By Cantab Asset Management

The last decade has seen significant asset price appreciation, accommodated by expansionary monetary policy. Alongside this, periods of uncertainty have led to spikes in volatility. Whilst recent levels of Quantitative Easing are unprecedented in historical terms, volatility and market corrections are not. This note considers the relationship between active management and market volatility in the context of achieving strong long-term performance. The main takeaways from the following analysis are:


The VIX index is used by investors as a measure of implied volatility in financial markets. It is based on S&P500 option prices and is commonly referred to as the “Fear Index”. Between 2018 and 2021, the VIX has breached level 20, which is considered to be ‘high’, on four occasions, as illustrated below.

Each of the four highlighted periods captures a date range in which the index level moved from low-to-high-to-low and is used as a proxy for short-term market volatility. Performance during these periods is illustrated below, alongside commonly-used risk metrics for three actively managed funds and their respective passive alternatives.


These findings may or may not be representative of the entire active universe of funds; to test them is beyond the scope of this analysis. What is clear however, is that within the universe of actively managed funds, there are options that provide significant outperformance on a risk–adjusted basis during periods of heightened volatility. It is our role as advisors to identify and monitor these.

When applying the same analysis to the actively managed Cantab multi-asset portfolio, not only did the portfolio outperform its passive equivalent over the full period but also achieved relatively similar volatility and max drawdown metrics overall. The analysis also found that after a material peak-to-trough movement, the actively managed Cantab portfolio recovered considerably faster to previous highs when compared to the passive equivalent.

The results from the analysis not only highlight the importance of taking a long-term view, but also demonstrate that there are two sides to volatility: downside and upside. Volatility is usually calculated using variance or standard deviation, by summing the square of the deviation of returns from the mean return and dividing by the number of observations in the data set. By definition, upside and downside deviations are treated equally. Whilst higher volatility implies higher risk, due to less predictability of asset pricing, investors are typically in favour of upside volatility in practice. By pursuing a passive strategy, investors avoid the downside risk of underperforming a benchmark index; unfortunately, they also miss out on the upside potential of outperformance.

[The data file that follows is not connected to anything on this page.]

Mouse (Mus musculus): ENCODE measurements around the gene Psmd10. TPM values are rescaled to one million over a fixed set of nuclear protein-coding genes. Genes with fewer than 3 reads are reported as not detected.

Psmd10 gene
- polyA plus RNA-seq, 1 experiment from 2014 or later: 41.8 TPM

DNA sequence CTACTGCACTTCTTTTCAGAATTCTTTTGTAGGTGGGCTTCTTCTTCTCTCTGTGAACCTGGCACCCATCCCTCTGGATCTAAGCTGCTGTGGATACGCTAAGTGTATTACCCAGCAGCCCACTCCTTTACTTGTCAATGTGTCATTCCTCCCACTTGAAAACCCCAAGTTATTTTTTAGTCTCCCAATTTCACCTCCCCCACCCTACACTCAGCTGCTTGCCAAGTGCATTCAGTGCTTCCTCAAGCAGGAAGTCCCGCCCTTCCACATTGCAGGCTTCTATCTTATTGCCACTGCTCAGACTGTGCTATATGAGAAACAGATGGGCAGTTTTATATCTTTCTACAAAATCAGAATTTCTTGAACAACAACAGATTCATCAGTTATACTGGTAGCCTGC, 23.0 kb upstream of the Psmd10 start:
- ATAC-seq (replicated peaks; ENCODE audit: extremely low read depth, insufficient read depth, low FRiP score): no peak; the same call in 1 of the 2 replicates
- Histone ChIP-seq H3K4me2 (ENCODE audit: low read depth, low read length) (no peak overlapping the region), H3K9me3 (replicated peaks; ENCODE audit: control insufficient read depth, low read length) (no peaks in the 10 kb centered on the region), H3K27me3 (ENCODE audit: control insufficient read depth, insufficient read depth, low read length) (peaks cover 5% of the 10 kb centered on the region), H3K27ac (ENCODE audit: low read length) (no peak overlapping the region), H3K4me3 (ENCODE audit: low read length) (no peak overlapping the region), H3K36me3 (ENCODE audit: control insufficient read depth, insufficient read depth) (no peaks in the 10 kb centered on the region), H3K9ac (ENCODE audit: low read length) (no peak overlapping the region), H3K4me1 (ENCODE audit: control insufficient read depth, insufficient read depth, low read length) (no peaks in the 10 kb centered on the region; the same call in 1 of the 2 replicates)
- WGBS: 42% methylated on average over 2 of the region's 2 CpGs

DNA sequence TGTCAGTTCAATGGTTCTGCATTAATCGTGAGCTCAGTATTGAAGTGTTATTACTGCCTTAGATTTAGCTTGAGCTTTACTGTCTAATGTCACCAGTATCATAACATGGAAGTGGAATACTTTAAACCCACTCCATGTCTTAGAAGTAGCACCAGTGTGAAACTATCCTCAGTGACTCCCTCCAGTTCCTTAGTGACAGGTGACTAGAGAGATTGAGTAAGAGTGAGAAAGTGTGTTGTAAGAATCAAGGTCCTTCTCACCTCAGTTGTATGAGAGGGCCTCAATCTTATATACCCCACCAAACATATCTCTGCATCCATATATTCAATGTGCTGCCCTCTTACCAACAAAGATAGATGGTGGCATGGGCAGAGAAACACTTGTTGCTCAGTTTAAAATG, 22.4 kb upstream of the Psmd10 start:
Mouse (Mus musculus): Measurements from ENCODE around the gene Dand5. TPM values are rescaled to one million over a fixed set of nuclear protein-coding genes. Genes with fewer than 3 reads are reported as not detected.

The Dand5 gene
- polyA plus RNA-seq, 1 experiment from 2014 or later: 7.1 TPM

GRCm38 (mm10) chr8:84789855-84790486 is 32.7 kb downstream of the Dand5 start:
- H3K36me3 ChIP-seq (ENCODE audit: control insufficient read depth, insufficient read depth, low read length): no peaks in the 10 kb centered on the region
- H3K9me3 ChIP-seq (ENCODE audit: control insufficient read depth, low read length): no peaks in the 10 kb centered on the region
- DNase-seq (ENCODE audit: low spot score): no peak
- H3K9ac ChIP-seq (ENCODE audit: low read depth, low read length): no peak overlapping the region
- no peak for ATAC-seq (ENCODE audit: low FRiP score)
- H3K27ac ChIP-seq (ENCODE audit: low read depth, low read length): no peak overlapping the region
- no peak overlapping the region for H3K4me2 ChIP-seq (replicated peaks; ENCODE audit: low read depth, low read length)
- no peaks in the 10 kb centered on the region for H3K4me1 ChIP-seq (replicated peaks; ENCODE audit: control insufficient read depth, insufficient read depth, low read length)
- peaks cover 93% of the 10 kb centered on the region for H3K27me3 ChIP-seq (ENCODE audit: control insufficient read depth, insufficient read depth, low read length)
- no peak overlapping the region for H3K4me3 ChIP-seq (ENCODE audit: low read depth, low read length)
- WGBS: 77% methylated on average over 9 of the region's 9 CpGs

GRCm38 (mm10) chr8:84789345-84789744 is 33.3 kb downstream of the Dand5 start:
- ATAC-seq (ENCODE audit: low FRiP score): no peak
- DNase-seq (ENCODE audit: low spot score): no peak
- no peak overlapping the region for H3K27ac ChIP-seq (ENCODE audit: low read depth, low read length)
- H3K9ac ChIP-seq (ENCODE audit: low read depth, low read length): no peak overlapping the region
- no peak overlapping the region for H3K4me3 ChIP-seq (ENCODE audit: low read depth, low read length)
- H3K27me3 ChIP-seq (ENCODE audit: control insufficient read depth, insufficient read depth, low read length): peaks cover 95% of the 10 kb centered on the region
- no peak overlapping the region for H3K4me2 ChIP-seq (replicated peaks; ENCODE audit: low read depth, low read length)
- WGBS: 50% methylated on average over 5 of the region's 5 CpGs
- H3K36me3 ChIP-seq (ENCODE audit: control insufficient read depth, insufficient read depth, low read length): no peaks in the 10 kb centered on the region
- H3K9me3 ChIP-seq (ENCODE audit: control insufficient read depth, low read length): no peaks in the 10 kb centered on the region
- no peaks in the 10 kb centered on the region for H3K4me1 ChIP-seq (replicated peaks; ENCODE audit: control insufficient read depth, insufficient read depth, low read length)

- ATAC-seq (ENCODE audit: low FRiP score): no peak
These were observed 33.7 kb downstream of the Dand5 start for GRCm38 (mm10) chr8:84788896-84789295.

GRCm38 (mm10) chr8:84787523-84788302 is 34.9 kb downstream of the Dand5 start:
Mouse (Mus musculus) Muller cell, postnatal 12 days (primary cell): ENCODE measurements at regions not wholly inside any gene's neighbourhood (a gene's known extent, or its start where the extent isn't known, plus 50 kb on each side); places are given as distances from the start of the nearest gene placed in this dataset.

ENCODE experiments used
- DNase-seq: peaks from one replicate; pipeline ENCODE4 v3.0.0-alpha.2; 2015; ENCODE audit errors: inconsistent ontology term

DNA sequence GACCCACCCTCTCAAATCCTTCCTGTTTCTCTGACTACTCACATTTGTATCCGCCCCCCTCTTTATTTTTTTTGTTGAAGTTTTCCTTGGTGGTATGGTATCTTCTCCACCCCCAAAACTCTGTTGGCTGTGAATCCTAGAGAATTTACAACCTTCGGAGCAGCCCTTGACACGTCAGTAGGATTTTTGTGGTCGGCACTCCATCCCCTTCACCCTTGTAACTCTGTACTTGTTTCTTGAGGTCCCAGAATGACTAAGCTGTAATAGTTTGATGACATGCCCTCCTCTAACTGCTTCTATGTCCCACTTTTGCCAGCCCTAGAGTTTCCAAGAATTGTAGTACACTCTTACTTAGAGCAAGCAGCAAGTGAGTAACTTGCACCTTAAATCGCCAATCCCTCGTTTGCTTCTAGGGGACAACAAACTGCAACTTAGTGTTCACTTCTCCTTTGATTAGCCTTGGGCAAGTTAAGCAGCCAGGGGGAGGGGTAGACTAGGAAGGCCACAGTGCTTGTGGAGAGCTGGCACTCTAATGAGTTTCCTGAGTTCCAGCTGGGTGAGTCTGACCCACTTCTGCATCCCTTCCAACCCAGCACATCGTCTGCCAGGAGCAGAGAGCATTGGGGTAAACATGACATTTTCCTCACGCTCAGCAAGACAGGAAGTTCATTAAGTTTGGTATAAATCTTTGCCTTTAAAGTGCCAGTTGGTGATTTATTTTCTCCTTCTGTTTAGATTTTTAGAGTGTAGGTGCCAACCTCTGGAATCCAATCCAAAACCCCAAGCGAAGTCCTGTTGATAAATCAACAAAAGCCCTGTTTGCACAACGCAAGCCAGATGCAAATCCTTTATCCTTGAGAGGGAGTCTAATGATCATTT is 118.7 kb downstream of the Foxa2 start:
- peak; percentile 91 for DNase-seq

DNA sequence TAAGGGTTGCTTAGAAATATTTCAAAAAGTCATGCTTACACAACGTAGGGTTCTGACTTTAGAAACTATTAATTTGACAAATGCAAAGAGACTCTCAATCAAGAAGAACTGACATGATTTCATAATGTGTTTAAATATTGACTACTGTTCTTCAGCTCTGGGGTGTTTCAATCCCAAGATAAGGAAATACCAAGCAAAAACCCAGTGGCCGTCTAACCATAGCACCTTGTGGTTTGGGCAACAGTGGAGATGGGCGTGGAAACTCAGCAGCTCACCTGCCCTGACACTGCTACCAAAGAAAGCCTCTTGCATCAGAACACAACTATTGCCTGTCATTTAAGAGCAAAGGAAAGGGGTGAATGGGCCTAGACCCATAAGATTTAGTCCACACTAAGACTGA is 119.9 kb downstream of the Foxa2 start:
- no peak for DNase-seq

Periods of short-term volatility have been common throughout history and will continue to be common in the future. However, during such periods, investors tend to focus on the negative side of volatility rather than directing their focus to the bright side of volatility that is offered by good active management.


Risk warnings:
This content has been prepared based on our understanding of current UK law and HM Revenue and Customs practice, both of which may be the subject of change in the future. The opinions expressed herein are those of Cantab Asset Management Ltd and should not be construed as investment advice. Cantab Asset Management Ltd is authorised and regulated by the Financial Conduct Authority. As with all equity-based and bond-based investments, the value and the income therefrom can fall as well as rise and you may not get back all the money that you invested. The value of overseas securities will be influenced by the exchange rate used to convert these to sterling. Investments in stocks and shares should therefore be viewed as a medium to long-term investment. Past performance is not a guide to the future. It is important to note that in selecting ESG investments, a screening out process has taken place which eliminates many investments potentially providing good financial returns. By reducing the universe of possible investments, the investment performance of ESG portfolios might be less than that potentially produced by selecting from the larger unscreened universe.